Let's go and take a look, and confirm that this is, indeed, the case. If we click on the commits link, we can see the last two commits, and who performed them. In this case, they were performed by Weave Flux, the flux operator. Clicking on the first one, we can see within the diff view that the k8s deployment.yaml file has been updated. Here, the FlaskApp image tag has been synchronized to use the latest detected tag at the time for the FlaskApp image.
This corresponds to when the FlaskApp image was rebuilt and pushed with the Hello World message capitalized. Clicking on the second commit, again we can see within the diff view that the k8s deployment.yaml file has been updated. Again, the FlaskApp image tag has been synchronized to use the latest detected tag at the time for the FlaskApp image. This corresponds to when the FlaskApp image was rebuilt and pushed with the Hello World capitalized message, being replaced with the Blah message. Finally, we can see that both commits were undertaken and performed automatically by the Flux operator as per the committer shown here.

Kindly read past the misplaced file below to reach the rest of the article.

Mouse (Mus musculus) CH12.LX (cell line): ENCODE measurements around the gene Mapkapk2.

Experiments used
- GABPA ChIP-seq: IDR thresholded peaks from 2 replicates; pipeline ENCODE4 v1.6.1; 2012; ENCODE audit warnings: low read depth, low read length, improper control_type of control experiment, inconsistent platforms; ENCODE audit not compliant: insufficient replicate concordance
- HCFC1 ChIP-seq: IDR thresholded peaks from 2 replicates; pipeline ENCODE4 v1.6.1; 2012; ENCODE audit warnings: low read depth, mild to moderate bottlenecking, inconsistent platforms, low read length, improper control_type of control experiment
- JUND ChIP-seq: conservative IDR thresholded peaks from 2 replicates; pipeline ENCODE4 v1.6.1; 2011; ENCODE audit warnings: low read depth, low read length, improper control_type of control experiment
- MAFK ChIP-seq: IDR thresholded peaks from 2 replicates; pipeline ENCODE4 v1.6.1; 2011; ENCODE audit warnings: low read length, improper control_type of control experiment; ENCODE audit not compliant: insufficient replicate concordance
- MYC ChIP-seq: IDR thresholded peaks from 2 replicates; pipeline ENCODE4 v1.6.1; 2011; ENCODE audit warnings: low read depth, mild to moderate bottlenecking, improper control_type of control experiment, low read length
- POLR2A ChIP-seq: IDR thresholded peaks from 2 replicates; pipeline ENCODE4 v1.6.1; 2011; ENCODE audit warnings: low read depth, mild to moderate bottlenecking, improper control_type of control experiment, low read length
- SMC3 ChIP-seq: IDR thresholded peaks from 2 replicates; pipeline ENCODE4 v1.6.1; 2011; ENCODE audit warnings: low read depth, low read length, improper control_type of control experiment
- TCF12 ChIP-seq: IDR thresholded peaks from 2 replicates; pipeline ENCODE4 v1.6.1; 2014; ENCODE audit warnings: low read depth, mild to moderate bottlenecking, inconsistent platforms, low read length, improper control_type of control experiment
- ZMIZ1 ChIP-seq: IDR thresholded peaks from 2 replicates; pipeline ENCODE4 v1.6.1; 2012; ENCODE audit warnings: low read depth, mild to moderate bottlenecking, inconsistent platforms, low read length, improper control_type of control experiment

Okay, that completes this demonstration. In the next demonstration, I'll show you how making a manual change directly within the cluster itself gets reset when the Flux operator resyncs with the Git repo.
Jeremy is the DevOps Content Lead at Cloud Academy where he specializes in developing technical training documentation for DevOps.
He has a strong background in software engineering, and has been coding with various languages, frameworks, and systems for the past 20+ years. In recent times, Jeremy has been focused on DevOps, Cloud, Security, and Machine Learning.
Jeremy holds professional certifications for both the AWS and GCP cloud platforms.